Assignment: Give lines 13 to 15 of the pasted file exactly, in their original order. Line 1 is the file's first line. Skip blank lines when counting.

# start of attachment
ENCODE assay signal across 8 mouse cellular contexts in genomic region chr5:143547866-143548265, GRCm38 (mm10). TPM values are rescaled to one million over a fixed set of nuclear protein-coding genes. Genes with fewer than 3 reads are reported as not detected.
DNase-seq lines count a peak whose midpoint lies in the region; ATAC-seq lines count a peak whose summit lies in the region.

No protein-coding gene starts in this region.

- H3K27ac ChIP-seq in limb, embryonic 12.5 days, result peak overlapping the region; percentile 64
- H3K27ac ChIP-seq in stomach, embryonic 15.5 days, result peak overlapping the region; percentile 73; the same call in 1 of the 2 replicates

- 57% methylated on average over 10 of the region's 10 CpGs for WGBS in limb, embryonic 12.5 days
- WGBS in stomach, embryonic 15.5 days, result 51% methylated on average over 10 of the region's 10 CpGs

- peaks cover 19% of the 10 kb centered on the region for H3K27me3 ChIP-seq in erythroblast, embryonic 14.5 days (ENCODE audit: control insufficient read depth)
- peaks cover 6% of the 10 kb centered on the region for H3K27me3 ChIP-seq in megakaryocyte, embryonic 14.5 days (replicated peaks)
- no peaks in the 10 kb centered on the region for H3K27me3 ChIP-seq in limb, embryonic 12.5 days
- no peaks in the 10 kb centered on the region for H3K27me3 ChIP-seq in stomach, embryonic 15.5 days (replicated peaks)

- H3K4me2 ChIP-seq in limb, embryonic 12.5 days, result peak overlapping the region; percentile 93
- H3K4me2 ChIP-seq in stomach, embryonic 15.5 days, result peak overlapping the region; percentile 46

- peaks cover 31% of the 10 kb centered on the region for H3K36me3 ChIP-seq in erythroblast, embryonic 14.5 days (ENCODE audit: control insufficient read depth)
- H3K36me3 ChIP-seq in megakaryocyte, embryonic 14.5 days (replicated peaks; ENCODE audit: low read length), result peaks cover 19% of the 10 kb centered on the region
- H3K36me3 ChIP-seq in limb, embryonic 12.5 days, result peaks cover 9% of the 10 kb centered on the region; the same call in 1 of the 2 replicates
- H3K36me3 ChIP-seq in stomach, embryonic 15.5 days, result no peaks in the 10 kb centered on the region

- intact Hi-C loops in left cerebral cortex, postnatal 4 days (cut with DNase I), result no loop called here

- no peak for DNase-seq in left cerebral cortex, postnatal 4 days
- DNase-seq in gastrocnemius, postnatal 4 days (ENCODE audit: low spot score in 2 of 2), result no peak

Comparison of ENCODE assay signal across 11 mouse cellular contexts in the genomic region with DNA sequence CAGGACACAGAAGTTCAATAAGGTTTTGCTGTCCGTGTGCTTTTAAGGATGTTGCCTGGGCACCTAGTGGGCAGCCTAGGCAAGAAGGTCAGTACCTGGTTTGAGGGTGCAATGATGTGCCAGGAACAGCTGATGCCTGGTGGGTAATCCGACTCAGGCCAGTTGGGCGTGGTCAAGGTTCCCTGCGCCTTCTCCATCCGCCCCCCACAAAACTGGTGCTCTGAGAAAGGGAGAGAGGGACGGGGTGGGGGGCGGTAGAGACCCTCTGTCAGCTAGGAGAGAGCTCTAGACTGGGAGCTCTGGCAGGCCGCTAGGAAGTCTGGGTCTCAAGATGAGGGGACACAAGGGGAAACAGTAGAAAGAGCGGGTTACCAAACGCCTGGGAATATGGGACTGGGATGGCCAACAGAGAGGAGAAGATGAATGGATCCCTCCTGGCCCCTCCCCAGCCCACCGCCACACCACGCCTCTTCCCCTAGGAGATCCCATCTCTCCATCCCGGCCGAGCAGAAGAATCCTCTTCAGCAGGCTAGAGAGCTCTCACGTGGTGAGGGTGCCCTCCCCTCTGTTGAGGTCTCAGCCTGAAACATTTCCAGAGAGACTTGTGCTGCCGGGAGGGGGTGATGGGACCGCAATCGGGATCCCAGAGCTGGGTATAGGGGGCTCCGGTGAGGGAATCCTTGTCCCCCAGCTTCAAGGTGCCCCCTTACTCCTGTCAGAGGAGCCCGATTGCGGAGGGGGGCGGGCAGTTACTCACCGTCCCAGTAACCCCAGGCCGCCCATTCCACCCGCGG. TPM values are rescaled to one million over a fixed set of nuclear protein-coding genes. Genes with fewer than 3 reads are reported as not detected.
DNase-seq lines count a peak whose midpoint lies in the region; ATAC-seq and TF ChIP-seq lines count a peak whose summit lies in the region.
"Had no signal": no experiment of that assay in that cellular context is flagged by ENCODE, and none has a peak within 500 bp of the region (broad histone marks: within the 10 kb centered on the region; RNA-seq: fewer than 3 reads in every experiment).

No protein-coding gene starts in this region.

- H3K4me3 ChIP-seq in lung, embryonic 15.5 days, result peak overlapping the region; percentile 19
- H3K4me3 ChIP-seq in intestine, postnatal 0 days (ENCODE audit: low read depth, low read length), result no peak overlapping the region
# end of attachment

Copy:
- H3K4me2 ChIP-seq in stomach, embryonic 15.5 days, result peak overlapping the region; percentile 46

- peaks cover 31% of the 10 kb centered on the region for H3K36me3 ChIP-seq in erythroblast, embryonic 14.5 days (ENCODE audit: control insufficient read depth)
- H3K36me3 ChIP-seq in megakaryocyte, embryonic 14.5 days (replicated peaks; ENCODE audit: low read length), result peaks cover 19% of the 10 kb centered on the region